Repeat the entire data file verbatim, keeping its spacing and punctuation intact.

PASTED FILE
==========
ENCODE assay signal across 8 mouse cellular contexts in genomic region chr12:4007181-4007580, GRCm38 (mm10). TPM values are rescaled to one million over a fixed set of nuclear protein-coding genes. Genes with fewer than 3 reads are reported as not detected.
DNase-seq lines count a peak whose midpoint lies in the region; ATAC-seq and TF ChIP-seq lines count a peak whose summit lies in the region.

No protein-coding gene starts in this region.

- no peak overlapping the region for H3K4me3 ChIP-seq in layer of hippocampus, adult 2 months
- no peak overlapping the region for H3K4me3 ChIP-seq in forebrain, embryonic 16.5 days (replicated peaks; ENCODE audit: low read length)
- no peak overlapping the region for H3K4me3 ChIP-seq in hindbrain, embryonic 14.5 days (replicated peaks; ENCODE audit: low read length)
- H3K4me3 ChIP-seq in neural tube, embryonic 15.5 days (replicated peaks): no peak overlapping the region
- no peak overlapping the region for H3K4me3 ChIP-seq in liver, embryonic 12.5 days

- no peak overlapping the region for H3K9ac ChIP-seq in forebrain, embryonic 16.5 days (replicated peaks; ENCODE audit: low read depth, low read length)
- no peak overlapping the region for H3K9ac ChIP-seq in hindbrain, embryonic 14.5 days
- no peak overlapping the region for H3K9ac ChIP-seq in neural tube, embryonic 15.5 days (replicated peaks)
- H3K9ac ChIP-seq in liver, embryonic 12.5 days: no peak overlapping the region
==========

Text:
ENCODE assay signal across 8 mouse cellular contexts in genomic region chr12:4007181-4007580, GRCm38 (mm10). TPM values are rescaled to one million over a fixed set of nuclear protein-coding genes. Genes with fewer than 3 reads are reported as not detected.
DNase-seq lines count a peak whose midpoint lies in the region; ATAC-seq and TF ChIP-seq lines count a peak whose summit lies in the region.

No protein-coding gene starts in this region.

- no peak overlapping the region for H3K4me3 ChIP-seq in layer of hippocampus, adult 2 months
- no peak overlapping the region for H3K4me3 ChIP-seq in forebrain, embryonic 16.5 days (replicated peaks; ENCODE audit: low read length)
- no peak overlapping the region for H3K4me3 ChIP-seq in hindbrain, embryonic 14.5 days (replicated peaks; ENCODE audit: low read length)
- H3K4me3 ChIP-seq in neural tube, embryonic 15.5 days (replicated peaks): no peak overlapping the region
- no peak overlapping the region for H3K4me3 ChIP-seq in liver, embryonic 12.5 days

- no peak overlapping the region for H3K9ac ChIP-seq in forebrain, embryonic 16.5 days (replicated peaks; ENCODE audit: low read depth, low read length)
- no peak overlapping the region for H3K9ac ChIP-seq in hindbrain, embryonic 14.5 days
- no peak overlapping the region for H3K9ac ChIP-seq in neural tube, embryonic 15.5 days (replicated peaks)
- H3K9ac ChIP-seq in liver, embryonic 12.5 days: no peak overlapping the region